Awhile back I experienced my first hurricane. While the actual storm was pretty frightening, it was the aftermath that was the truly scary experience. I had never been in a situation before where basic things such as fresh water and electricity were unavailable. In my reality, when you flipped a switch, the lights came on and a cool drink of clean water was available everywhere.
Suddenly the items we took for granted became things to hoard. The lines to get gas were hours long, and several fights and at least one shooting occurred. People waited all day to get bags of ice from the red cross, the few grocery stores open were quickly cleaned out and the radio stations stopped the usual stream of top 40 hits to advertise medical emergencies. Of the entire experience, one small conversation stands out like a beacon to me, at the time altering the way I think and view life.
I was talking to a friend that lived in beach front property, usually the most desirable locations, but after the hurricane they were devastated. Once living in an exclusive condo with a view to die for, now he was temporarily homeless and practically begging for hand outs. The only difference between him and your everyday panhandler is that he had plenty of money sitting in his bank account.
He was describing to me the situation on the island, how the hurricane had packed the ground floor condos full of sand up to the ceilings. All the trappings of success were now buried and worthless. People with triple digit incomes staggered about starving. He told me, “Right now if you had a tuna sandwich, you could sell it for $100 down there.” A light bulb went off in my head at that moment and I realized an important truth.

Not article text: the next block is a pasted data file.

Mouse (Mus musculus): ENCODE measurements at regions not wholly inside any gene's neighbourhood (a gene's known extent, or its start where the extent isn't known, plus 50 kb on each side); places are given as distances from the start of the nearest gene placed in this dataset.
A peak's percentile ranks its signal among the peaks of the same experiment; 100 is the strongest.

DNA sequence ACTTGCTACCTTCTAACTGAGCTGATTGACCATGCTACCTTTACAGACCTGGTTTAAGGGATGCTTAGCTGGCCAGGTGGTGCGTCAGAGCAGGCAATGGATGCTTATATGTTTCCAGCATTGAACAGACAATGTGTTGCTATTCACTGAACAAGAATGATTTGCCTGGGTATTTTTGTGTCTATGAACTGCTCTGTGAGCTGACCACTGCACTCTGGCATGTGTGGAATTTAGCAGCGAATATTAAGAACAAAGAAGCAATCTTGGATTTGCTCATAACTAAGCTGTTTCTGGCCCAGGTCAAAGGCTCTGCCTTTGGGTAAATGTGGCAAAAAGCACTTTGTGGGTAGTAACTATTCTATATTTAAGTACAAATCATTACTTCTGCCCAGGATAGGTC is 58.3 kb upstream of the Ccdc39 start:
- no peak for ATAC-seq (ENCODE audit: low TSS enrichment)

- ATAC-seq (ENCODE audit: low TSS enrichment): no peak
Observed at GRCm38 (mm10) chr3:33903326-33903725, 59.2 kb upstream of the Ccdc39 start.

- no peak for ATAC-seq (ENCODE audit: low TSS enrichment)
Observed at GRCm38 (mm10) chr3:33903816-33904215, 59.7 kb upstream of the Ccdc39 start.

No, it wasn’t to go take advantage of people by selling sandwiches at exorbitant prices. It was the sudden realization that money only represents goods we need, and if those goods are not available, it is worthless. The real value is in the actual goods.
I once read a book as a child about money, and I remember the book stating that money was invented as a way of making trade easier. If I had a chicken you wanted, but you didn’t have anything I wanted, you’d give me something to represent that trade. I could take that item, and trade it with someone else that did have something I wanted. The real value was in the actual goods.
Now we usually think of the accumulation of money as a fail safe means of security. If you have a fat bank account you are assured of having your basic needs satisfied. But as we are repeatedly seeing with all the recent natural disasters playing out across the globe, money is worth as much as kindling when the stores are gone.
A few days ago I was in my bank when I overheard a woman next to me putting all her assets into gold, saying that after “witnessing Japan” she wanted to make sure “she was covered”. I almost turned and asked her what she was going to do with all that gold locked away if we were suddenly hit by a catastrophic disaster. Would it really alleviate the hunger pains to know you were rich on paper? Somehow I don’t think so.
The idea of wealth would take a dramatic transformation, and value would transfer quickly to mundane things like gardens and chickens. The truly rich would be those with the knowledge and ability to produce goods.
In the best of times, money is a worthy asset to strive for. I am all for being thrifty, buying things to enhance your enjoyment of life and saving/investing. My hurricane experience, however, taught me that a truly balanced portfolio is one that takes all scenarios into account, and money is not the end all asset. Invest in self sustainability and you have a truly diversified portfolio, and any investment advisor will tell you that diversity is good.